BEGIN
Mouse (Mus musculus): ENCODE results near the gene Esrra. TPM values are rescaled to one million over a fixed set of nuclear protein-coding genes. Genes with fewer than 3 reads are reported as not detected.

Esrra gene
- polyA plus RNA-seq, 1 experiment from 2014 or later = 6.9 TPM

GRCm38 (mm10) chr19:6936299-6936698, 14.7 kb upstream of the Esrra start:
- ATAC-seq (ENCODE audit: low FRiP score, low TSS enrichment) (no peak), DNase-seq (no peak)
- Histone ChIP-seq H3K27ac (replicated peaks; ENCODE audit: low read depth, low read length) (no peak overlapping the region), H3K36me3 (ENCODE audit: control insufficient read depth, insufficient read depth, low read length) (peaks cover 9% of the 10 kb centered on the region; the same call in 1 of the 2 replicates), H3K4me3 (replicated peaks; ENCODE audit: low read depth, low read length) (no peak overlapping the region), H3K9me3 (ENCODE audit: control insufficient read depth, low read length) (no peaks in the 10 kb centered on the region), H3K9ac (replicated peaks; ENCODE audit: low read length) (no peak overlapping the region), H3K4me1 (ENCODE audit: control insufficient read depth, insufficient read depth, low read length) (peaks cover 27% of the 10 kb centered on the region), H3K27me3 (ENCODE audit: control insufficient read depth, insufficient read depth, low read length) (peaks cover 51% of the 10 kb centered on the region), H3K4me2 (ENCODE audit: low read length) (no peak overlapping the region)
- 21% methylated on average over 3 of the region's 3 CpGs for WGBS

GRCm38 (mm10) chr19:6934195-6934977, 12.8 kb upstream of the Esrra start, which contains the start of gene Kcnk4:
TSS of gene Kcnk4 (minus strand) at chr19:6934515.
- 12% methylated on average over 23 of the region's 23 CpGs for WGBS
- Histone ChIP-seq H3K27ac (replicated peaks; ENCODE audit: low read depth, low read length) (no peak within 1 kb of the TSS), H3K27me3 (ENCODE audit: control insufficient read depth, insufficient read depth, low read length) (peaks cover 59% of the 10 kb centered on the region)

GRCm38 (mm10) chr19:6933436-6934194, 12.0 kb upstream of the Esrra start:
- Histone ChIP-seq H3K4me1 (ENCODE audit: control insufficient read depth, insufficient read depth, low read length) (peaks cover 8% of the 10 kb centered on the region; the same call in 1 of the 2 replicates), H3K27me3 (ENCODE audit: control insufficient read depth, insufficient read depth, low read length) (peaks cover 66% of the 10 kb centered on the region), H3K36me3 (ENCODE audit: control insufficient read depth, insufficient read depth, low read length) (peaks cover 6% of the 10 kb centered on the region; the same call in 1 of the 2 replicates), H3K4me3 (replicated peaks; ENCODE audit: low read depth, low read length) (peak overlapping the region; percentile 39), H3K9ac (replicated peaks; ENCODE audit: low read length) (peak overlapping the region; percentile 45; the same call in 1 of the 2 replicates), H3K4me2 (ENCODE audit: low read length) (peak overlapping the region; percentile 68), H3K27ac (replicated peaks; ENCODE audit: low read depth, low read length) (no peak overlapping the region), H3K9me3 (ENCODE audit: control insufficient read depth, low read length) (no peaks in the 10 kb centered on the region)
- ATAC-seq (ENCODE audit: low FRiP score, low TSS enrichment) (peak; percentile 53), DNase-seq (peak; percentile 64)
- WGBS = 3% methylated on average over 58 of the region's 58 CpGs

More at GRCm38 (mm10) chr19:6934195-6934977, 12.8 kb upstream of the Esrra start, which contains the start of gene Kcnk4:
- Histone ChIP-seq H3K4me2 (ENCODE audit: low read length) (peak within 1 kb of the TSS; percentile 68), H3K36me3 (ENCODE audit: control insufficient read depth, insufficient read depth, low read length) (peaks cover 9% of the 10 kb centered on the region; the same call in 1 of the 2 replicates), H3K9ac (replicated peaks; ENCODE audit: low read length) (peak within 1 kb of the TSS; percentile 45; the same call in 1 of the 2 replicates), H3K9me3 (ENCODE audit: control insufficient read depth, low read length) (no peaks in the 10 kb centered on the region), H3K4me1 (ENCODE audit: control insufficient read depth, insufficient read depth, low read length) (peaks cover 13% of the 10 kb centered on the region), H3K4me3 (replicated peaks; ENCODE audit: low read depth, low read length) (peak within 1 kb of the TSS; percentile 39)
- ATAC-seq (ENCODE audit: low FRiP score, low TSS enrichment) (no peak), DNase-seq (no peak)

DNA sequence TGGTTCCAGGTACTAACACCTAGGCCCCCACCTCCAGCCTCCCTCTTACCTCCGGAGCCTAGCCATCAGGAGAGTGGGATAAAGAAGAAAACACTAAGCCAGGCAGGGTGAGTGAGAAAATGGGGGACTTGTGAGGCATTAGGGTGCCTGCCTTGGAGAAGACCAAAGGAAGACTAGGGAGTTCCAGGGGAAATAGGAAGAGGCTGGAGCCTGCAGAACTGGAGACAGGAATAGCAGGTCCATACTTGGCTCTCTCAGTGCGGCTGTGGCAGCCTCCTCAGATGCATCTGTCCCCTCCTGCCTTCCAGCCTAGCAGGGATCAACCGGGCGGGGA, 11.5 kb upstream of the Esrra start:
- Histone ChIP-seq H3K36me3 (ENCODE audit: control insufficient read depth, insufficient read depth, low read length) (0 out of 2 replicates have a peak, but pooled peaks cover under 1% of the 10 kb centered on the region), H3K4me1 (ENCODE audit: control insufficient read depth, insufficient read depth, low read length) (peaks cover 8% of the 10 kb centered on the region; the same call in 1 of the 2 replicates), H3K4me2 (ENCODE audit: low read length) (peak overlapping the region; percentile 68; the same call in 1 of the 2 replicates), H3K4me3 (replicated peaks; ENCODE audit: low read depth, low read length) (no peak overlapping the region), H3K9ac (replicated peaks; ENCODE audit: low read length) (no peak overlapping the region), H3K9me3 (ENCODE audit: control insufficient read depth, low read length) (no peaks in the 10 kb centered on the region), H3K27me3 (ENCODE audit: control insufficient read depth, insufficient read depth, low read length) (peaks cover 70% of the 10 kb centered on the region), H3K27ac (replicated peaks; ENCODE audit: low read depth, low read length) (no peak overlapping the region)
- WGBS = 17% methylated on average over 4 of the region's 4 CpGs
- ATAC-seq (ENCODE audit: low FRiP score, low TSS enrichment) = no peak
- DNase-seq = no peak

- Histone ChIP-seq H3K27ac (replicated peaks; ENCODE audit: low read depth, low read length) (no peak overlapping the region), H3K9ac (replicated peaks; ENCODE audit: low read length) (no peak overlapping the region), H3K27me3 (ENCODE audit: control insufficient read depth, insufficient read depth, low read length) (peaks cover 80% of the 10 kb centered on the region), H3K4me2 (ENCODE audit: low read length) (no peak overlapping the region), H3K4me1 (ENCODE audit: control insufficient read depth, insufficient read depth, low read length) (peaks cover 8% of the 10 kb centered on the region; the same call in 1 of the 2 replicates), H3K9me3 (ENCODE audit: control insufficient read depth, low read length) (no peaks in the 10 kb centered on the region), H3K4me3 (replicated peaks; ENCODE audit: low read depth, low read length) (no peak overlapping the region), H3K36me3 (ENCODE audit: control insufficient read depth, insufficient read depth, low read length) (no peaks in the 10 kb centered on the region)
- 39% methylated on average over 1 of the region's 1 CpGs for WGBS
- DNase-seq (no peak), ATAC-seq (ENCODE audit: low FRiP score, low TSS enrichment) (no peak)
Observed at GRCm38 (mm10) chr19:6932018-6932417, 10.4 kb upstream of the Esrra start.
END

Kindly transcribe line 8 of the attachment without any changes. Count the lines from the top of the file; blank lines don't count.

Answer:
GRCm38 (mm10) chr19:6934195-6934977, 12.8 kb upstream of the Esrra start, which contains the start of gene Kcnk4: